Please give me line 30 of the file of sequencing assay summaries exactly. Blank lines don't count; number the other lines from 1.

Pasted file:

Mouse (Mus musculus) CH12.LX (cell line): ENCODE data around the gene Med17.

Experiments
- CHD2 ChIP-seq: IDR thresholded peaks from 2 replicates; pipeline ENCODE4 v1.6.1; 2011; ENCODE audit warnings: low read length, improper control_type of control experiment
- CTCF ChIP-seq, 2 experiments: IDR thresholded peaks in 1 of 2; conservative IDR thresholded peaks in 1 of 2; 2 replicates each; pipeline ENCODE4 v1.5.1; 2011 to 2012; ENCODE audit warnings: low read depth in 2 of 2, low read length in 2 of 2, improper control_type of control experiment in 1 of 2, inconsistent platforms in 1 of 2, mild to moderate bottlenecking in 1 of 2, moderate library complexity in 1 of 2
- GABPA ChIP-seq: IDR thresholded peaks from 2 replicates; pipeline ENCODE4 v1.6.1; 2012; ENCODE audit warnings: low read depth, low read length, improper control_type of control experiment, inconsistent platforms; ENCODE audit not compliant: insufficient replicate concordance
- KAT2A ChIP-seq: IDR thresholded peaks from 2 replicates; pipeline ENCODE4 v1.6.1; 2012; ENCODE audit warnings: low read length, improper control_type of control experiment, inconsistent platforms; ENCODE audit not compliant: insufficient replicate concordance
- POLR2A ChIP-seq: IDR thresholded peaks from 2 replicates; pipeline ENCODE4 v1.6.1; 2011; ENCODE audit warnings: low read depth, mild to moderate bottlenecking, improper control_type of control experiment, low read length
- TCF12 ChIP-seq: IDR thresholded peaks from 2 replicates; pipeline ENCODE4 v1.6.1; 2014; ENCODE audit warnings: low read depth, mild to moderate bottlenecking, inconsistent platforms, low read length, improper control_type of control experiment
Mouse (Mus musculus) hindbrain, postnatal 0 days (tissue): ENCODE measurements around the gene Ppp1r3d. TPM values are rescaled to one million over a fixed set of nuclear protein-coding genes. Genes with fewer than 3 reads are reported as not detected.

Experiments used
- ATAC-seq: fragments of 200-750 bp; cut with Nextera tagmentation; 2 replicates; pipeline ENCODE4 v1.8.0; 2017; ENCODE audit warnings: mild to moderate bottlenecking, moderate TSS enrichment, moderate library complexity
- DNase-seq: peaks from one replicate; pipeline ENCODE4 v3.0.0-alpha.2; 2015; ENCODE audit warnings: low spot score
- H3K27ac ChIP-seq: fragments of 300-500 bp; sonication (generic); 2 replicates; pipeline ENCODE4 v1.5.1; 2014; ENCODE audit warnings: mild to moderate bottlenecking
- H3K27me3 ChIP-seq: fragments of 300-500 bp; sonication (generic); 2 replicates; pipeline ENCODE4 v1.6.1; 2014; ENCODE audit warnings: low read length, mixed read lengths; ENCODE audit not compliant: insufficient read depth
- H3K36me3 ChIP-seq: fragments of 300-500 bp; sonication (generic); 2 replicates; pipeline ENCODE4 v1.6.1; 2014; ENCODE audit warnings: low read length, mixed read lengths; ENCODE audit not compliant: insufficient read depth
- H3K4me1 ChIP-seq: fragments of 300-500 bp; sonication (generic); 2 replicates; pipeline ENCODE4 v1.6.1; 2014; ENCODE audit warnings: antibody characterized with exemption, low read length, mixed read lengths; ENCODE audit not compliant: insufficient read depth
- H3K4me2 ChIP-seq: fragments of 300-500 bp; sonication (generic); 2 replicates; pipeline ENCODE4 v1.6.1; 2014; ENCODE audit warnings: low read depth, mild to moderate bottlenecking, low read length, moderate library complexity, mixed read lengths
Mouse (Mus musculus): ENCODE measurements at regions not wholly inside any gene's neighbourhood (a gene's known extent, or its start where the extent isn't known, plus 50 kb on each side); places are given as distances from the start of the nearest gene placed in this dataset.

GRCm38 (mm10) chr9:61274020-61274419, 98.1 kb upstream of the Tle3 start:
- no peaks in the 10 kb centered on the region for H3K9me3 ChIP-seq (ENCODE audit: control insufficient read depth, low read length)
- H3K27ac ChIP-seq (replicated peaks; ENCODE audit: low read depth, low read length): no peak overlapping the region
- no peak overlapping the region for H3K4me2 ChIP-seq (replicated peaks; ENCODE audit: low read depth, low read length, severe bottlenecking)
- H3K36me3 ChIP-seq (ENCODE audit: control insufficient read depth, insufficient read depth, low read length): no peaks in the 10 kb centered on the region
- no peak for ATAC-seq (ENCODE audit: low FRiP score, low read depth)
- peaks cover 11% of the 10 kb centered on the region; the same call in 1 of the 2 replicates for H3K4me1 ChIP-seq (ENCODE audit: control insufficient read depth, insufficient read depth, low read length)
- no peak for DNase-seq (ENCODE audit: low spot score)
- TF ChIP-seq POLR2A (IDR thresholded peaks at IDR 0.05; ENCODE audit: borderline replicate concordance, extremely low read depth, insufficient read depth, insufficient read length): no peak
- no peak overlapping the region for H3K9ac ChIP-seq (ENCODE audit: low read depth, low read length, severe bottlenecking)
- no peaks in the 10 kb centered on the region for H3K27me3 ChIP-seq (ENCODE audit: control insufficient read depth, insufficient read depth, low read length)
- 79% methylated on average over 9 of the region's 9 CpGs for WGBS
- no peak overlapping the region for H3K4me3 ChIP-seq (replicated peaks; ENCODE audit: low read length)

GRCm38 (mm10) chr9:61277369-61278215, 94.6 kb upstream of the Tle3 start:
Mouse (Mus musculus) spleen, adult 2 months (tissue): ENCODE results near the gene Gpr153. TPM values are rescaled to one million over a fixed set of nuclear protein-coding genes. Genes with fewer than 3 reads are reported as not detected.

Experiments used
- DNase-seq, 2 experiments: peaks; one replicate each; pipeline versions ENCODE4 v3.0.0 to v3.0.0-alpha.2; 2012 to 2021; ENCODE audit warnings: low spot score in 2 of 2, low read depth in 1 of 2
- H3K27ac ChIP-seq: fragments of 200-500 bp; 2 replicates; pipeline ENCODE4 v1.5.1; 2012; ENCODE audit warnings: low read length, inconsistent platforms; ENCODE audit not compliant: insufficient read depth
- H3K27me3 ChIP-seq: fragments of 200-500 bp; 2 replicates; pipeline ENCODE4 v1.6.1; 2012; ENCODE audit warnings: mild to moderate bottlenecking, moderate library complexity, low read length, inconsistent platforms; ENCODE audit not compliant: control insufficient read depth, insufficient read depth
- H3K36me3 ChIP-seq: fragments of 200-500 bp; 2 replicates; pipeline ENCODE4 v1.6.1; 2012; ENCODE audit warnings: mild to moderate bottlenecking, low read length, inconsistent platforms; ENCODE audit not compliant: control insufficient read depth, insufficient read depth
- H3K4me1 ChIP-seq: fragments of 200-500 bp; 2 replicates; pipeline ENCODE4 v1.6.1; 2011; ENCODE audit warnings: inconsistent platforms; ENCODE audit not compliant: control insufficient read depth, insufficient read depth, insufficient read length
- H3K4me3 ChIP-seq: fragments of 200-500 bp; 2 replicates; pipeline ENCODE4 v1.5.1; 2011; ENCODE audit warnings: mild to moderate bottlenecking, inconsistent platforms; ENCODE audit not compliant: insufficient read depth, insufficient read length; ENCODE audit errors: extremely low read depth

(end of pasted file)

- 79% methylated on average over 9 of the region's 9 CpGs for WGBS